- Concern about COVID putting one’s livelihood at risk ranges from 45% in Japan and 40% in the U.S to 29% in Canada and 28% in Australia.
- It shows a year-on-year increase of 19 to 29 points in all countries surveyed except Australia (+11).
- In all countries, the perception that COVID is a threat to one’s job or business peaked in March or April 2020, although it crested a second time in mid-December in Russia. Compared to its pandemic high, it is down most in Australia (-26), Canada (-23), and France (-21). Elsewhere, it is now only 10 to 15 points lower.
Expectations for the future
Not many people believe the virus is contained, dampening expectations for the future.
- In nearly all countries, the share of people who believe the coronavirus pandemic will soon be over is lower now than a year ago, ranging from 24% in Australia and Russia to just 15% in Canada and Japan. This is true for all countries, except for Australia, where more people now believe the pandemic will be over soon, and the United States, where it is unchanged.
Looking ahead, people are not optimistic about the timeline for the pandemic. Large majorities in all countries still feel it will be at least until the second half of 2021 before it’s contained – if ever.
- Those who expect the virus to be contained within the next six months range from 30% in the U.S., 25% in Germany, and 24% in Australia to just 7% in Japan.
- More than one-third in Japan (37%) and about one-quarter in France (26%) and Australia (24%) believe COVID-19 will never be contained.
About the Study
The survey is conducted on Ipsos’ Global Advisor online platform among adults aged 18-74 in Canada and the United States, and 16-74 in Australia, France, Germany, Japan, Russia, and the United Kingdom.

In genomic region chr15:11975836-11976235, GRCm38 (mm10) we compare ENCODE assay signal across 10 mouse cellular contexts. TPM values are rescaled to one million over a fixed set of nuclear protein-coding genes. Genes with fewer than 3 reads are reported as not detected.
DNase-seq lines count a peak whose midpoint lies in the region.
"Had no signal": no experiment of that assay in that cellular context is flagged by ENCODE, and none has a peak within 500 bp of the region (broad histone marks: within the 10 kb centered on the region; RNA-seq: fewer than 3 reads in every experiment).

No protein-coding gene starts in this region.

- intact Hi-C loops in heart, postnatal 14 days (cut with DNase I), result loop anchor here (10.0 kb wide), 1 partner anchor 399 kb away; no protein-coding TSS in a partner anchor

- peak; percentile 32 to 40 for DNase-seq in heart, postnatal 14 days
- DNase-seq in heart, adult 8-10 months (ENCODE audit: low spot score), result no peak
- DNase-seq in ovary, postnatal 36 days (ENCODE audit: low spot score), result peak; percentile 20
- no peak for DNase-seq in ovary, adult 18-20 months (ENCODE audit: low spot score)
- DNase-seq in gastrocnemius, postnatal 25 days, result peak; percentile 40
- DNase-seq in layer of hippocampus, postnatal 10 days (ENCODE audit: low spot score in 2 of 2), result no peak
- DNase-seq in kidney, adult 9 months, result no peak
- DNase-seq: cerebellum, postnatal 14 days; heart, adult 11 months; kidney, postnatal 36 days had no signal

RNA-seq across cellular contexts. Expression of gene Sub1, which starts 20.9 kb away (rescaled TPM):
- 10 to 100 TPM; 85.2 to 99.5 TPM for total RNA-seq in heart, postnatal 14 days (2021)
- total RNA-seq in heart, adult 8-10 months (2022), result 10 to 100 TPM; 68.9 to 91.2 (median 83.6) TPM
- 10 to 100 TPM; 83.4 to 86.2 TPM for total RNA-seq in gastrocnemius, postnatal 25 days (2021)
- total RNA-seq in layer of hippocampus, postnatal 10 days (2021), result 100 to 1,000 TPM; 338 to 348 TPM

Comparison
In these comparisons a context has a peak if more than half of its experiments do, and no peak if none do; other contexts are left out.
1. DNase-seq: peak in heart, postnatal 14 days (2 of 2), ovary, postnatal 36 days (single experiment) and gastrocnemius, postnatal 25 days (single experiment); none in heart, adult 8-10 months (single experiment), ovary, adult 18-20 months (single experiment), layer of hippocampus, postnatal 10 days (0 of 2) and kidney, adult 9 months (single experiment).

The first wave was conducted between February 7-10, 2020. The 33rd and most recent wave reported in this document was conducted January 28-31, 2021.
For each of Australia, Canada, France, Germany, Japan, the U.K., and the U.S., the samples of each survey wave have a size of 1,000 and can be taken as representative of the country’s general adult population aged 16-74 or, for the US and Canada, aged 18-74.
For Russia, the samples of all survey waves conducted between February and July 2020 size have a size of approximately 1,000 while those of waves conducted since August 2020 have a size of approximately 500. The samples in Russia are more urban, more educated, and/or more affluent than the general population and should be viewed as reflecting the views of the more “connected” segment of the population.
The data is weighted so that each country’s sample composition best reflects the demographic profile of the adult population according to the most recent census data.
Where results do not sum up to 100 or the ‘difference’ appears to be +/-1 more/less than the actual, this may be due to rounding, multiple responses, or the exclusion of “don't know” or not stated responses.
The precision of Ipsos online polls is calculated using a credibility interval with a poll of 1,000 accurate to +/- 3.5 percentage points and of 500 accurate to +/- 4.8 percentage points.
For more information on Ipsos’ use of credibility intervals, please visit the Ipsos website (www.ipsos.com).
The publication of these findings abides by local rules and regulations.